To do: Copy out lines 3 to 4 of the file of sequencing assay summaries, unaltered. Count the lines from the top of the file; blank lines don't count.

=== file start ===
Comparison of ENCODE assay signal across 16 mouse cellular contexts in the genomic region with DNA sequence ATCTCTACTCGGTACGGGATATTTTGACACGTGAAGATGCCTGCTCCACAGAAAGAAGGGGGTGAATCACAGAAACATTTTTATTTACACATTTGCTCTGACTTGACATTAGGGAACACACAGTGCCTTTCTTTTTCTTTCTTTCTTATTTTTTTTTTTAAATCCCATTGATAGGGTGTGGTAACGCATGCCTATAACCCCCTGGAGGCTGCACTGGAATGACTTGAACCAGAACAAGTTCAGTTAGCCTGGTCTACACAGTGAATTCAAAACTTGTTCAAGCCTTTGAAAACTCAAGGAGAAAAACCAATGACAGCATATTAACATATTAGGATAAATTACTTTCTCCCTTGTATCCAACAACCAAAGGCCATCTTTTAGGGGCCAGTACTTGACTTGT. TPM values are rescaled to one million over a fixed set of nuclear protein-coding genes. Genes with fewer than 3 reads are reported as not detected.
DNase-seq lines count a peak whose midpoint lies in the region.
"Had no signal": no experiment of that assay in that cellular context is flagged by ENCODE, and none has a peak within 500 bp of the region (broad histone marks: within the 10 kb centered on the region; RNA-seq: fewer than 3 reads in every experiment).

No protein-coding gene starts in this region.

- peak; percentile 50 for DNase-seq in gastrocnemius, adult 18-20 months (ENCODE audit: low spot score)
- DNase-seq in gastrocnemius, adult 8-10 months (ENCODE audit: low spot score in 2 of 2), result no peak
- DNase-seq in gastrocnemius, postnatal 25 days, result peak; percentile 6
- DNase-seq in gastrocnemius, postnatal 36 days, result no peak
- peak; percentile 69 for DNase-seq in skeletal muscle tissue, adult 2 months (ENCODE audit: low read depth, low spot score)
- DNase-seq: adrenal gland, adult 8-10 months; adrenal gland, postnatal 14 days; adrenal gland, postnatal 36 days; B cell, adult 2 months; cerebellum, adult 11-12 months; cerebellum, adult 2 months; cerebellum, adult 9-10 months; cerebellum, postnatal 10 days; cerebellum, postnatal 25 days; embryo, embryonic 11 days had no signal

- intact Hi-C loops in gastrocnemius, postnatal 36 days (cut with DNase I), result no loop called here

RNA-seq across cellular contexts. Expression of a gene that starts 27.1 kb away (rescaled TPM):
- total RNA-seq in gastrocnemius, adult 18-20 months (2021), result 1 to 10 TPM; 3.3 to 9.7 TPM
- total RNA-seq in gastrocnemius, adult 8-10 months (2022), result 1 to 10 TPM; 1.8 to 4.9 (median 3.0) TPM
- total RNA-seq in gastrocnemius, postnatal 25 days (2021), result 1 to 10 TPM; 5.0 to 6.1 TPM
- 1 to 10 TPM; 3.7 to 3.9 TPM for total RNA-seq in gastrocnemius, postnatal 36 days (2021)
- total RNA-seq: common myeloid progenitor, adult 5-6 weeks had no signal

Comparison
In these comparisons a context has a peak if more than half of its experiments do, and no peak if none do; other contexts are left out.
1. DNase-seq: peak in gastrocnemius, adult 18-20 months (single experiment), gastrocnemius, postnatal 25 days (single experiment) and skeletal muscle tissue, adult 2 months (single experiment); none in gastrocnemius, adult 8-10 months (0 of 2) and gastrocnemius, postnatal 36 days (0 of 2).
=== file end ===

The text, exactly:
"Had no signal": no experiment of that assay in that cellular context is flagged by ENCODE, and none has a peak within 500 bp of the region (broad histone marks: within the 10 kb centered on the region; RNA-seq: fewer than 3 reads in every experiment).

No protein-coding gene starts in this region.